Chesterton Tribune

Bethlehem Steel Corporation dissolves at one minute to midnight New Years Eve

Back to Front Page






Its I-beams poke the eye of the sky in New York City and its girders span the cold waters of San Francisco Bay. Its plate sheathed the hulls of 1,121 ships during World War II and its rails crisscrossed the continent. But the company whose steel was at the American backbone is now only a bittersweet memory.

At 11:59 p.m. Dec. 31 Bethlehem Steel gave up its corporate ghost and was officially dissolved, in accordance with a plan of dissolution filed by the company on Sept. 10 and approved by the U.S. Bankruptcy Court for the Southern District of New York on Oct. 22.

Since April 30, when International Steel Group acquired substantially all of Bethlehem’s assets, the company has been making good on its secured debts, settling tax claims, and paying administrative expenses, and in its monthly operating statement for November Bethlehem said that it expected that process to be completed by the end of the year and the company—along with 21 of its subsidiaries, including Chicago Cold Rolling, Bethlehem Rail, and Greenwood Mining—dissolved. But the effective date of that dissolution remained unclear until New Year’s Eve afternoon, when Bethlehem released a two-sentence death-bed statement announcing the demise of the company within hours.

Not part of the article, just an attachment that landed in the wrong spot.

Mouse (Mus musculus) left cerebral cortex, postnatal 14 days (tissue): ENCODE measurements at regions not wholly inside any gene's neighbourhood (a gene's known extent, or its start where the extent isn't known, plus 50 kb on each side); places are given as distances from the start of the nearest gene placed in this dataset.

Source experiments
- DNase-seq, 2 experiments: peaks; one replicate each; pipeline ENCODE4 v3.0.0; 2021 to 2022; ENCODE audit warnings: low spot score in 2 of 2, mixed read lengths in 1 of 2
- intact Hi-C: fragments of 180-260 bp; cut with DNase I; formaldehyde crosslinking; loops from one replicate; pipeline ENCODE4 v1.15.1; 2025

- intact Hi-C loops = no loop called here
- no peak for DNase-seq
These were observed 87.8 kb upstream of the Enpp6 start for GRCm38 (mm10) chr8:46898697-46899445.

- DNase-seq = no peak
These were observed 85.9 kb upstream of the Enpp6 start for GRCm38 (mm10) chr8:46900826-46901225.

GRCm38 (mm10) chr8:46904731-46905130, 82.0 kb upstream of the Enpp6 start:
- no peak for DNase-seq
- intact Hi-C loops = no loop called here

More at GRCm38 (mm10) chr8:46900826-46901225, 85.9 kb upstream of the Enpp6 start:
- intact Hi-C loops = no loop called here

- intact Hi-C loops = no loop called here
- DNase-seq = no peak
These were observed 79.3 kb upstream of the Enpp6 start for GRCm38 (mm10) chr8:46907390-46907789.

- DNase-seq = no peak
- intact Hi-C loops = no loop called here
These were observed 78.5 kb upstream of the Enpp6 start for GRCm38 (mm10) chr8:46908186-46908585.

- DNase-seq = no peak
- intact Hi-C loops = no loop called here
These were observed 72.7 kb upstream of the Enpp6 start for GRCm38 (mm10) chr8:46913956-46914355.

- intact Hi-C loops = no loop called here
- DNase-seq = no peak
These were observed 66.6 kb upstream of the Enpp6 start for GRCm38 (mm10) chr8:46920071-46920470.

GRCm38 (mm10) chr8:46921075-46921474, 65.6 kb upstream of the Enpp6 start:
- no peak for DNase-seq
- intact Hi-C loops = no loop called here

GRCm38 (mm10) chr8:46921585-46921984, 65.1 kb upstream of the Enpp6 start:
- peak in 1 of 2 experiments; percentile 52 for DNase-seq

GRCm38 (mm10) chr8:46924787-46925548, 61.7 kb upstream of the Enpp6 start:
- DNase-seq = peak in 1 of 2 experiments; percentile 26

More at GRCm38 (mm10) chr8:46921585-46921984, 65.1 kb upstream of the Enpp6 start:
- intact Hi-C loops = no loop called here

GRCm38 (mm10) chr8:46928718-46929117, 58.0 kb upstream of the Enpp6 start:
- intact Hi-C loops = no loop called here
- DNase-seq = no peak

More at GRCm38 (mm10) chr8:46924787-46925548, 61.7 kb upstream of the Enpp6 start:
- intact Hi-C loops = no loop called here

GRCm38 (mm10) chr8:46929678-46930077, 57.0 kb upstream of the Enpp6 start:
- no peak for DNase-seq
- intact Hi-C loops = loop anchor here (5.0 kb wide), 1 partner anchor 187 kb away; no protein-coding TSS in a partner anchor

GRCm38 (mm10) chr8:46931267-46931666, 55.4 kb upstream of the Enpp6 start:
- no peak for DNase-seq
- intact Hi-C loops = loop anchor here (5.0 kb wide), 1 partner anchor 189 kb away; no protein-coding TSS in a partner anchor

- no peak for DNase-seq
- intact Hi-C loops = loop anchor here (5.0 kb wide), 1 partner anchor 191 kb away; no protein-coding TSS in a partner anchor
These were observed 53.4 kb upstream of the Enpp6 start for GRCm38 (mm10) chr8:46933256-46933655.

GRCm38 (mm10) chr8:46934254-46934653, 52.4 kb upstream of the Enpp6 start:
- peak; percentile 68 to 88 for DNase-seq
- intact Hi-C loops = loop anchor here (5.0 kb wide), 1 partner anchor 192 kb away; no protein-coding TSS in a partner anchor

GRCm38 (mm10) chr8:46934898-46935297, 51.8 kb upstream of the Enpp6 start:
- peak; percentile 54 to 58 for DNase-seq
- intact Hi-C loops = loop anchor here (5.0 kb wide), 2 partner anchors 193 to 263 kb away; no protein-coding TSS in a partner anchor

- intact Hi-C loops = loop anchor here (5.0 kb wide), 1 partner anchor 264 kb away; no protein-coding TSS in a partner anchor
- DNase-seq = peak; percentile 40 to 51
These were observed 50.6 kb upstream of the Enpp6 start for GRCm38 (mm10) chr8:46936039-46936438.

As of Nov. 13, 135,486,463 shares of Bethlehem common stock were outstanding, and though they had continued to trade over-the-counter at prices below a penny per share—after the New York Stock Exchange de-listed the stock in 2002—the dissolution of the company rendered those shares worthless and removed them from trading Friday morning.

One last task remains: the creation of a “liquidating trust” for the disbursement of remaining assets to “allowed unsecured creditors,” whose short end of the claim stick Bethlehem estimated in its plan of dissolution at between $4 billion and $6 billion. Unsecured creditors can expect a recovery of less than 1 percent, the bulk of it from shares of Class B ISG stock issued to Bethlehem as part of the deal, valued at the time at $15 million, and set aside specifically for unsecured creditors. Bethlehem has around $600,000 as well in proceeds from two benefit trusts originally held by Lukens Inc., and it may be able to recover an “uncertain” amount of cash, according to the plan of dissolution, from lawsuits which it filed to collect pre-bankruptcy payments.

As the Committee of Unsecured Creditors noted in the plan of dissolution, “Even though the recovery to general unsecured creditors is very small, the committee believes the recovery is the best that could be achieved given the difficult circumstances of the case.”